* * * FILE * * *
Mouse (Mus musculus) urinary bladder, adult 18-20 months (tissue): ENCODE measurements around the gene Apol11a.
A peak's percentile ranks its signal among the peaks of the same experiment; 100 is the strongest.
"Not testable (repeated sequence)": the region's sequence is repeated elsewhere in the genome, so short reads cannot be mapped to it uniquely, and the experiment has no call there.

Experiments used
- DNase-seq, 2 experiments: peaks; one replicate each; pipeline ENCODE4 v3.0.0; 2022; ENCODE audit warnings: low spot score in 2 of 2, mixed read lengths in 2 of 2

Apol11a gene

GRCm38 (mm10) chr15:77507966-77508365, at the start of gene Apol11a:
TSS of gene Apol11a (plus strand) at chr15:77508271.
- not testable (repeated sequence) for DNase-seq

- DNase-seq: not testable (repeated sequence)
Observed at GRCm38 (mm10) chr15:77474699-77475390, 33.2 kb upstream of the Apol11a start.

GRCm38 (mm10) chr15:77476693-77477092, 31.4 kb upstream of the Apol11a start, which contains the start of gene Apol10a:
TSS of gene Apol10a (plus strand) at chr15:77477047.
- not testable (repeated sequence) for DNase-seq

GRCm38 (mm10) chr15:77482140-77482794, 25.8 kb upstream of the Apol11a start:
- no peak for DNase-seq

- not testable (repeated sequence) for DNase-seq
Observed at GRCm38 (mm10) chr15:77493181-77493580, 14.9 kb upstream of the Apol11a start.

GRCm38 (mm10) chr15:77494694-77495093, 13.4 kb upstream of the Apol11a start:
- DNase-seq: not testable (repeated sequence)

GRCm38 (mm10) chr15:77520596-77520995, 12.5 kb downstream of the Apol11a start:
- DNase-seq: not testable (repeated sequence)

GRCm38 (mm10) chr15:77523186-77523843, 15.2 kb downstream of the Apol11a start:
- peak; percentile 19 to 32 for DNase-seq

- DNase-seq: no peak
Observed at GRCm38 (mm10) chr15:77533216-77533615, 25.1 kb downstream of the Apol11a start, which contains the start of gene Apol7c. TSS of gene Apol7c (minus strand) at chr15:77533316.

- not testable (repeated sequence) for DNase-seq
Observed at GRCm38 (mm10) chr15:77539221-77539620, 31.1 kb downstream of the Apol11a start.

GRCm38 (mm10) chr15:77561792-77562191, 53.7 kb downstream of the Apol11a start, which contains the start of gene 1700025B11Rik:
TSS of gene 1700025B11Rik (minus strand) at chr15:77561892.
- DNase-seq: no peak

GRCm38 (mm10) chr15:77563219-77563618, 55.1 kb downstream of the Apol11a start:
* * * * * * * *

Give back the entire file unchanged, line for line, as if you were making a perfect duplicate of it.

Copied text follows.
Mouse (Mus musculus) urinary bladder, adult 18-20 months (tissue): ENCODE measurements around the gene Apol11a.
A peak's percentile ranks its signal among the peaks of the same experiment; 100 is the strongest.
"Not testable (repeated sequence)": the region's sequence is repeated elsewhere in the genome, so short reads cannot be mapped to it uniquely, and the experiment has no call there.

Experiments used
- DNase-seq, 2 experiments: peaks; one replicate each; pipeline ENCODE4 v3.0.0; 2022; ENCODE audit warnings: low spot score in 2 of 2, mixed read lengths in 2 of 2

Apol11a gene

GRCm38 (mm10) chr15:77507966-77508365, at the start of gene Apol11a:
TSS of gene Apol11a (plus strand) at chr15:77508271.
- not testable (repeated sequence) for DNase-seq

- DNase-seq: not testable (repeated sequence)
Observed at GRCm38 (mm10) chr15:77474699-77475390, 33.2 kb upstream of the Apol11a start.

GRCm38 (mm10) chr15:77476693-77477092, 31.4 kb upstream of the Apol11a start, which contains the start of gene Apol10a:
TSS of gene Apol10a (plus strand) at chr15:77477047.
- not testable (repeated sequence) for DNase-seq

GRCm38 (mm10) chr15:77482140-77482794, 25.8 kb upstream of the Apol11a start:
- no peak for DNase-seq

- not testable (repeated sequence) for DNase-seq
Observed at GRCm38 (mm10) chr15:77493181-77493580, 14.9 kb upstream of the Apol11a start.

GRCm38 (mm10) chr15:77494694-77495093, 13.4 kb upstream of the Apol11a start:
- DNase-seq: not testable (repeated sequence)

GRCm38 (mm10) chr15:77520596-77520995, 12.5 kb downstream of the Apol11a start:
- DNase-seq: not testable (repeated sequence)

GRCm38 (mm10) chr15:77523186-77523843, 15.2 kb downstream of the Apol11a start:
- peak; percentile 19 to 32 for DNase-seq

- DNase-seq: no peak
Observed at GRCm38 (mm10) chr15:77533216-77533615, 25.1 kb downstream of the Apol11a start, which contains the start of gene Apol7c. TSS of gene Apol7c (minus strand) at chr15:77533316.

- not testable (repeated sequence) for DNase-seq
Observed at GRCm38 (mm10) chr15:77539221-77539620, 31.1 kb downstream of the Apol11a start.

GRCm38 (mm10) chr15:77561792-77562191, 53.7 kb downstream of the Apol11a start, which contains the start of gene 1700025B11Rik:
TSS of gene 1700025B11Rik (minus strand) at chr15:77561892.
- DNase-seq: no peak

GRCm38 (mm10) chr15:77563219-77563618, 55.1 kb downstream of the Apol11a start: